Reach For The Top presents an image of education which is maliciously antiquated. While schools are making an effort to develop creativity, imagination and individuality in children, Reach For The Top continues to ram home the
THIS MONTH’S SHOWS:
Watch: W5 (CTV — Sunday, 10 p.m.) Watch for: Wayne and Shuster Comedy Special — Feb. 18, 9 p.m.), “The Darien Gap,” Sunday at Nine (CBC—Jan. 28, 9 p.m.); Adieu Alouette — NFB series on contemporary French Canada, starting Jan. 3 (CBC — Wednesday, 10:30 p.m.). Beware: Lome Greene, Juliette, Jack Duffy — all on the comeback trail.
Heather Robertson is a Winnipeg writer and broadcaster
most deadly kind of memory work and to encourage aggressiveness, egoism and snobbery; several of the stars are “idiot savants,” kids whose only intellectual skill is a capacity to memorize trivia. The show opens up rivalries between “smart” schools and “dumb” schools which are based on class distinctions. “Sure the show is biased,” says Gijzen. “Just watch who wins. It’s usually the kids from the upper middle-class areas. They’re awfully sophisticated. And they put on a better show.”
Thousands of Canadian students ancl teachers are committed to providing the CBC with a cheap and popular quiz show of very doubtful educational value. Should schools be in show biz? Reach For The Top is big business; the pressures on the kids who make it (and those who don’t) are extreme. There is a fine line between compétition and exploitation. The schools should get out of Reach For The Top; the kids, like other performers, should be hired and paid by the CBC. As a game, Reach For The Top is fun; as a symbol of intellectual excellence, it’s a dangerous fraud.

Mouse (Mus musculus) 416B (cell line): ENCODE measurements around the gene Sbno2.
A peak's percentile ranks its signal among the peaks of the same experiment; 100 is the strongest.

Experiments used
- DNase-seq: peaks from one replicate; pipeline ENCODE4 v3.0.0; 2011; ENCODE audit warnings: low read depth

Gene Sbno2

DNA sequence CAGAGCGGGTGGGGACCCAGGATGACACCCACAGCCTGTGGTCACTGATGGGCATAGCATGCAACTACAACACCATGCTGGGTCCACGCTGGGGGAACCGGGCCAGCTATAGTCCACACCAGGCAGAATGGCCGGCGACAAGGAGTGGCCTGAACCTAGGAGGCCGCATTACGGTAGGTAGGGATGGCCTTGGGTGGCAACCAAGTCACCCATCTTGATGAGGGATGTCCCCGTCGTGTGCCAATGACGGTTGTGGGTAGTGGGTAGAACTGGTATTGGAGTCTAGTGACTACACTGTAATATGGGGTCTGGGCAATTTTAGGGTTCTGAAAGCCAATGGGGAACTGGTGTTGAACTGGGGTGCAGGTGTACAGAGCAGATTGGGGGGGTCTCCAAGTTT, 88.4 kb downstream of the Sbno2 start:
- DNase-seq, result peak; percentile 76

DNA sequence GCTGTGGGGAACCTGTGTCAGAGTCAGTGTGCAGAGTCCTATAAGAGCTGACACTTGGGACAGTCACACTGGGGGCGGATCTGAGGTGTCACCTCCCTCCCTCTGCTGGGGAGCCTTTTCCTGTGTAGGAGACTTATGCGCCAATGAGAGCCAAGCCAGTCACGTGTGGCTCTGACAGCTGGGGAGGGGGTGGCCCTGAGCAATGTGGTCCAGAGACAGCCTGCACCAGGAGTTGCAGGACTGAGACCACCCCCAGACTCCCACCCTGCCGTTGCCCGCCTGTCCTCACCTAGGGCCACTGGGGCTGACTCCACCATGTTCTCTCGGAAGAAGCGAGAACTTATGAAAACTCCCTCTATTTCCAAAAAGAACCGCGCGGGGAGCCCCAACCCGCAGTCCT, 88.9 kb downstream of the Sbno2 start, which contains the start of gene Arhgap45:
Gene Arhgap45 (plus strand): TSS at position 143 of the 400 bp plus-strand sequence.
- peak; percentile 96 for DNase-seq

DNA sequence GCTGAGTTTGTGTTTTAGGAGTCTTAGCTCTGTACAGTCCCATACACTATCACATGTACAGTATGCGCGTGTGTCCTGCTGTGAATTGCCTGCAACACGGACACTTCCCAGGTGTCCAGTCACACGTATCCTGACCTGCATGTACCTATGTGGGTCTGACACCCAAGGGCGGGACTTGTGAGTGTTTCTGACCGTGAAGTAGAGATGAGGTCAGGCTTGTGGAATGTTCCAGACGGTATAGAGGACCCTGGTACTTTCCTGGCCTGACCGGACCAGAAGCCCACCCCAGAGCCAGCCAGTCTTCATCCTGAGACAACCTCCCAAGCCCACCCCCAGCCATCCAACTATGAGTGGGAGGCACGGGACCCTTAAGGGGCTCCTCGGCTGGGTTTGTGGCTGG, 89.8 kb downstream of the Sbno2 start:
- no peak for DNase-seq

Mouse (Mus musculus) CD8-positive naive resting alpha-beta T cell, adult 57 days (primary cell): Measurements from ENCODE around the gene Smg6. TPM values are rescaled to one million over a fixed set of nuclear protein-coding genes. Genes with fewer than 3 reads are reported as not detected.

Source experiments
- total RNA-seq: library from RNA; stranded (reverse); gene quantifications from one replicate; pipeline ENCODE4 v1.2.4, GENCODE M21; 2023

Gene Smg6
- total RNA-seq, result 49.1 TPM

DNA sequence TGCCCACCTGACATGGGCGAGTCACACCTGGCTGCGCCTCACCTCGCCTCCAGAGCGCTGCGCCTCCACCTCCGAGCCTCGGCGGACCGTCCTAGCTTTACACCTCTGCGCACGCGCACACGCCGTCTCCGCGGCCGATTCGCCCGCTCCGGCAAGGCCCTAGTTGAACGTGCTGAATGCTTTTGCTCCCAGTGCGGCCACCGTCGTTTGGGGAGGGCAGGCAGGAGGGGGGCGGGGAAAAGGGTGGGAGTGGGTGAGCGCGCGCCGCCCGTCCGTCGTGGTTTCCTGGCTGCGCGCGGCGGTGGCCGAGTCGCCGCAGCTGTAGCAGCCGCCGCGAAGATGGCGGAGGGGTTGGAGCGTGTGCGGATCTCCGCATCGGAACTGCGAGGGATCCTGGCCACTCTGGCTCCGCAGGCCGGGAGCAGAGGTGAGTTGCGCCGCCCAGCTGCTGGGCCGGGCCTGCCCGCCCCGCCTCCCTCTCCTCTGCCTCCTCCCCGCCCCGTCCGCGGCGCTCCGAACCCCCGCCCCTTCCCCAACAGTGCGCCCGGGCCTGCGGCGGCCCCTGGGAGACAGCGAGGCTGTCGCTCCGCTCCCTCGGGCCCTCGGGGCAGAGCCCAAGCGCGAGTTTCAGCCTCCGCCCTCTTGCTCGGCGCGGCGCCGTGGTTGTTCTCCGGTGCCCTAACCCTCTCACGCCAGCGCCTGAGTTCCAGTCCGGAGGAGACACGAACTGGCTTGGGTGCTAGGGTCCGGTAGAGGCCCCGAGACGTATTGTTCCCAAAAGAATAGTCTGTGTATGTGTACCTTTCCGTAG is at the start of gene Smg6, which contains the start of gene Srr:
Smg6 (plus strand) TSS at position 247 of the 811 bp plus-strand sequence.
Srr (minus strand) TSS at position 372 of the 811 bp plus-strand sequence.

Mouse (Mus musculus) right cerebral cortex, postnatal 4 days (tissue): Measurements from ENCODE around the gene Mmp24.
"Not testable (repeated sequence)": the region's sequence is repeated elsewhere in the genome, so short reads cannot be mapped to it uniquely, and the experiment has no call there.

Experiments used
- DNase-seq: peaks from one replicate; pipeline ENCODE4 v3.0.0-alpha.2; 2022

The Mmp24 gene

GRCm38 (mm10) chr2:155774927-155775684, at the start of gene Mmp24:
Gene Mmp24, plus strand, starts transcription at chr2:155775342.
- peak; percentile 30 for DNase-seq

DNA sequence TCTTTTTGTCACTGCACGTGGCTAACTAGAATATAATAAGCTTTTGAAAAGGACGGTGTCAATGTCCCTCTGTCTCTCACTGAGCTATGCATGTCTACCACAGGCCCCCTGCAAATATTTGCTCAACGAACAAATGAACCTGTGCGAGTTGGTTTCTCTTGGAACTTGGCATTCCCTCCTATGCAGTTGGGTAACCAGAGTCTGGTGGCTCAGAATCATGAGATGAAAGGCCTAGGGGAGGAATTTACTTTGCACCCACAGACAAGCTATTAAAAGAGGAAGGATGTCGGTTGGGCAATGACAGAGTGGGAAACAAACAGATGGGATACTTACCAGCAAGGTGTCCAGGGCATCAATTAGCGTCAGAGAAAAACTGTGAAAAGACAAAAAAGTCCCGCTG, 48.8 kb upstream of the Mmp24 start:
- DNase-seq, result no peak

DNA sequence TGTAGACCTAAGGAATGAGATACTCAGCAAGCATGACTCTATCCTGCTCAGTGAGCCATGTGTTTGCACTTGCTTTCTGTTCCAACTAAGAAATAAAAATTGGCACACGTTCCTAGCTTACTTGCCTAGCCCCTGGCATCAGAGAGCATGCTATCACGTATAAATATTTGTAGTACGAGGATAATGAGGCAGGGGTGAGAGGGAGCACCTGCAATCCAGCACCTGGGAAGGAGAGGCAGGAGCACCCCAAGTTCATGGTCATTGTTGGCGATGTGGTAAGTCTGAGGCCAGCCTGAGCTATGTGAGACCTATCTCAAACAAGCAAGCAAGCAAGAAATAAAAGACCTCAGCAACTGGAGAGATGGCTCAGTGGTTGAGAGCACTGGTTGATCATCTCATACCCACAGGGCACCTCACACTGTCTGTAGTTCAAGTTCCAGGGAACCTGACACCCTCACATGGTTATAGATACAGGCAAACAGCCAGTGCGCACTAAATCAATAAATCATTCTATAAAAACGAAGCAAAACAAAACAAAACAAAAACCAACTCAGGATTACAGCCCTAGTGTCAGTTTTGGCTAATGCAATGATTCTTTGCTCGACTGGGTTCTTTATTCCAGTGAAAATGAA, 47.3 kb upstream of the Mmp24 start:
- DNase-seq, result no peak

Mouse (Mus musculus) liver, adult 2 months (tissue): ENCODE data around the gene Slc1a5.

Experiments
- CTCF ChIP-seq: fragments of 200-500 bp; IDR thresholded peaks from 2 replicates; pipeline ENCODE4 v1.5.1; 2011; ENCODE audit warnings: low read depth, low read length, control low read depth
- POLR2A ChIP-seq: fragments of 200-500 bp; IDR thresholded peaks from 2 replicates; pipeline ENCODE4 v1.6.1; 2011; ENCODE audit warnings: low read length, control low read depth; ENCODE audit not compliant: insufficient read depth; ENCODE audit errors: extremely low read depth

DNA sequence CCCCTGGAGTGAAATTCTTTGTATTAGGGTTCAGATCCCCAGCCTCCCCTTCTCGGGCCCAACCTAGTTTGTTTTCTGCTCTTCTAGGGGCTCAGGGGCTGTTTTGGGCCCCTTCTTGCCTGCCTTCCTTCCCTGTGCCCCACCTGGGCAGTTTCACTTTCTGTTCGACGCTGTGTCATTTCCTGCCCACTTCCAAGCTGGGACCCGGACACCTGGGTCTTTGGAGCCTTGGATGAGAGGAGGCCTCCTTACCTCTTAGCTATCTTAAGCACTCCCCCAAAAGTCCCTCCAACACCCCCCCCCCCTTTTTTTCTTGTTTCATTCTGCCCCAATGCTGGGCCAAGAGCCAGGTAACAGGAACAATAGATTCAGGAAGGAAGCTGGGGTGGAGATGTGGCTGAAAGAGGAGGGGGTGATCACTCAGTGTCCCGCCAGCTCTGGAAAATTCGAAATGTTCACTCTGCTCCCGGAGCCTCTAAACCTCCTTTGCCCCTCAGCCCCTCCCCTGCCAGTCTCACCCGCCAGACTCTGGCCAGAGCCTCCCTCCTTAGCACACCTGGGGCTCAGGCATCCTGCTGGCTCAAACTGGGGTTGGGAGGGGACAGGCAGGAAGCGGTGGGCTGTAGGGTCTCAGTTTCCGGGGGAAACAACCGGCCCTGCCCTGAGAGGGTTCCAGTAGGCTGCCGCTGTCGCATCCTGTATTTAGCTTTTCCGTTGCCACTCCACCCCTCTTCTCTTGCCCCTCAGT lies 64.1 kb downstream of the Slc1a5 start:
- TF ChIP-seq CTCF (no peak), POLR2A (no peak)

Kreskin, the magician (The Amazing World Of Kreskin — CTV, Sunday, 8:30 p.m.), is a child prodigy grown up, a strutting, fast-fingered prima donna. Kreskin’s sleight of hand, however impressive it may be to a live audience, is simply not convincing on television. Too much can be done with camera tricks. Kreskin likes to give the impression that he’s into ESP and spiritualism, but his stunts are as cheap and stagy as a church basement magician’s. Fortunately the show carries a disclaimer at the end which says that his feats are accomplished by “perfectly natural and scientific means,” whatever that means.
Lovers of The Hardy Boys will be pleased to know that the famous saga has come to TV disguised as The Beachcombers (CBC — Sunday, 7 p.m.), a Vancouver-produced serial starring Bruno Gerussi as Nick the Greek, a seaside scavenger. Fast and charming, the show is written in the breathless Holy Cow! style of Boys’ Own Annual, complete with Lone Ranger jokes and phrases like “They went thataway!” A high camp mellerdrama with stilted dialogue and wooden gestures, it’s full of improbable adventures involving wicked bandits and heroic Indians, but that’s the way things are supposed to be in the Hardy Boys’ world. The production, like the scenery, is splendid; it has a strange cheerful innocence which is never found in American shows. Much of The Beachcombers’ good humor comes from Pat John who plays the Indian boy, Jesse Jim. John has a wonderfully expressive face and a sly, relaxed manner.
It makes you wonder. Where are all the Indian kids on Reach For The Top?■